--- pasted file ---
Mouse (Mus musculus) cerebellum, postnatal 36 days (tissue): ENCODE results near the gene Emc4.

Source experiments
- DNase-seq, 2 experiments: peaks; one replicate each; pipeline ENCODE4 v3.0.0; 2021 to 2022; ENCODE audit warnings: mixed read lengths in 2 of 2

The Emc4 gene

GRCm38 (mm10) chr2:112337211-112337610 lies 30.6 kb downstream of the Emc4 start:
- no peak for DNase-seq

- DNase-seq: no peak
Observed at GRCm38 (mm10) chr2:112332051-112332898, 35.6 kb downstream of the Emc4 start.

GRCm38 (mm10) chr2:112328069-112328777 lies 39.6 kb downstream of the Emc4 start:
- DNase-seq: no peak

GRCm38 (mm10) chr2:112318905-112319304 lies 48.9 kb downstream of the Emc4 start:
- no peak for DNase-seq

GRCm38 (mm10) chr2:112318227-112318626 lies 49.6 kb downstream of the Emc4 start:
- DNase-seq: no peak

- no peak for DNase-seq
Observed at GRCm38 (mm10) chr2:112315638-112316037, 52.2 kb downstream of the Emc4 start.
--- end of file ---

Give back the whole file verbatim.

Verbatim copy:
Mouse (Mus musculus) cerebellum, postnatal 36 days (tissue): ENCODE results near the gene Emc4.

Source experiments
- DNase-seq, 2 experiments: peaks; one replicate each; pipeline ENCODE4 v3.0.0; 2021 to 2022; ENCODE audit warnings: mixed read lengths in 2 of 2

The Emc4 gene

GRCm38 (mm10) chr2:112337211-112337610 lies 30.6 kb downstream of the Emc4 start:
- no peak for DNase-seq

- DNase-seq: no peak
Observed at GRCm38 (mm10) chr2:112332051-112332898, 35.6 kb downstream of the Emc4 start.

GRCm38 (mm10) chr2:112328069-112328777 lies 39.6 kb downstream of the Emc4 start:
- DNase-seq: no peak

GRCm38 (mm10) chr2:112318905-112319304 lies 48.9 kb downstream of the Emc4 start:
- no peak for DNase-seq

GRCm38 (mm10) chr2:112318227-112318626 lies 49.6 kb downstream of the Emc4 start:
- DNase-seq: no peak

- no peak for DNase-seq
Observed at GRCm38 (mm10) chr2:112315638-112316037, 52.2 kb downstream of the Emc4 start.